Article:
Image courtesy of Ed Brambley
One of the teachers I had in university made heavy use of an overhead projector (OHP). He used the roller type of transparency and he had handwritten notes for each class on separate rolls. He would come into class, put the next ‘scroll’ on the OHP, turn off the lights, plop down beside the OHP, and roll the transparency to the first section. He proceeded to read over the densely packed section and then roll the ‘scroll’ to the next section. The first time this happened, I panicked. Being a novice notetaker, I was attempting to write out his notes word for word, but since he could read out the notes faster than I could write them, I could only get through about a quarter of the page before it scrolled off the screen. I learned very quickly to only jot down what I needed to remember and then expanded on those notes when I got home later that day.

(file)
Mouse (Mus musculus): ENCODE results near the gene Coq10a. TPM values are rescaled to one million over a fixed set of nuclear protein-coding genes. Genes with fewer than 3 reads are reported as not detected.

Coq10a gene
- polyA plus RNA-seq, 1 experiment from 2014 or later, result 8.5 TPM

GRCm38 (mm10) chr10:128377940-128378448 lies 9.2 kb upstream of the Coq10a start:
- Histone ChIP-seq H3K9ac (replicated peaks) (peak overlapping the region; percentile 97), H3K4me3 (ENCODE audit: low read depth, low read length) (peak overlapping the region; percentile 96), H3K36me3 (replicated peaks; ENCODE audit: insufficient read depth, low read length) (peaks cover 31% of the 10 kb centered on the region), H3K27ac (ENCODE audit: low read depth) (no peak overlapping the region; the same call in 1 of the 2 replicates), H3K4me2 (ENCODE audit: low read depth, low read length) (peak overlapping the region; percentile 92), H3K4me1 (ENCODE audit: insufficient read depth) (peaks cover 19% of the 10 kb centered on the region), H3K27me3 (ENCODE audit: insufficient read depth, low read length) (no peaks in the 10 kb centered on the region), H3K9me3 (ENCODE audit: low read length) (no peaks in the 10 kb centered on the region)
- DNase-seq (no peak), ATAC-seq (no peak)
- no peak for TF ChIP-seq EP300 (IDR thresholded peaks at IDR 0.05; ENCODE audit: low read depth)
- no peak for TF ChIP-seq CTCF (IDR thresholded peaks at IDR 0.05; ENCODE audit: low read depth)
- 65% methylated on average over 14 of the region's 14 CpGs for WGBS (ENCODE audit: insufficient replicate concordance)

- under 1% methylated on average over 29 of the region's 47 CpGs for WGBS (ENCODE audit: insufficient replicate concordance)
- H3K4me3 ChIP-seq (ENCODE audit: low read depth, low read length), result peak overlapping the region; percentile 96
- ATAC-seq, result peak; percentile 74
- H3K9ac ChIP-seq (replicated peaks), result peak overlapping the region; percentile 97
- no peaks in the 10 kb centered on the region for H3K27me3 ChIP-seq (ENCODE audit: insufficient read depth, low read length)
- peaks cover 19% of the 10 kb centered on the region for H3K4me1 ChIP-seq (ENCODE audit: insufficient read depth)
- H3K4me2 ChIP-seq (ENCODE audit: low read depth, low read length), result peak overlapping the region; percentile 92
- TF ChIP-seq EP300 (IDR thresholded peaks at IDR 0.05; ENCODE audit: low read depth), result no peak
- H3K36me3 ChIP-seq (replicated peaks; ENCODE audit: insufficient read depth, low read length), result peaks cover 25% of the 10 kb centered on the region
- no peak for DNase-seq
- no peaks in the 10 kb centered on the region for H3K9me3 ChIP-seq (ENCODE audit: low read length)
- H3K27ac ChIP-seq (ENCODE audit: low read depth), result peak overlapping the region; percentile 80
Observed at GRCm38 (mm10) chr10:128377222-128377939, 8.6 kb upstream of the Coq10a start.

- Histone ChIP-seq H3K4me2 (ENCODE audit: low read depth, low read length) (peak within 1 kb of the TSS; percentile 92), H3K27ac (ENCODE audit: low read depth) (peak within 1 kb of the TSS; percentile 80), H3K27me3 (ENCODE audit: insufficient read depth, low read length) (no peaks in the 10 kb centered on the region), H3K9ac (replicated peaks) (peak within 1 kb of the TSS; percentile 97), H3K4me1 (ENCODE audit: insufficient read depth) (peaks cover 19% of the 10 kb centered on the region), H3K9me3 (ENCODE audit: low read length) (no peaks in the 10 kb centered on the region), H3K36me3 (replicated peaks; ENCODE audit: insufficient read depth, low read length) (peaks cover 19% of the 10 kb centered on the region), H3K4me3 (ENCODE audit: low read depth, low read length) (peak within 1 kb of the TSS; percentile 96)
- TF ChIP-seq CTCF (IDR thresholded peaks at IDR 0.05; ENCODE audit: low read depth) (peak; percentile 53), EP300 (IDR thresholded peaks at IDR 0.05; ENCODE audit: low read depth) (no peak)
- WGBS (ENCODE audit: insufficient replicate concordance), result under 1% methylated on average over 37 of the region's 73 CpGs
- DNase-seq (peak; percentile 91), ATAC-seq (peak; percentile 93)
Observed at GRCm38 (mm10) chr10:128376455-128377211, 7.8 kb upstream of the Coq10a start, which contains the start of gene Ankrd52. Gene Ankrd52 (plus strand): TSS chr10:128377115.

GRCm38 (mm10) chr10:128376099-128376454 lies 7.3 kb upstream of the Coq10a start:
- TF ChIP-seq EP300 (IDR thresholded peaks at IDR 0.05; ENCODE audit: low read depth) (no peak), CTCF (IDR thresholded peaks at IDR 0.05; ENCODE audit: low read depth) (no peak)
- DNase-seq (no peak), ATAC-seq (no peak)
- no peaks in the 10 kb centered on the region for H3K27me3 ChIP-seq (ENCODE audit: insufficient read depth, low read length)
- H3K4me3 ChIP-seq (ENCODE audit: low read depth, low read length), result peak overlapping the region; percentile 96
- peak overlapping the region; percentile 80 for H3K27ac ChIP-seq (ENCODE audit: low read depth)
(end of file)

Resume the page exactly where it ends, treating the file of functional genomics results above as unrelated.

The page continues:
That was me as a university student in my own language with a basic understanding of the topic. Imagine that you are an English language student taking courses in a language you are still learning to understand at a general level. Add technical language, a variance in speaking styles, and the pressure of marks and you have a situation which can cause no end of frustration and heartache for the student. Continue reading Lecturing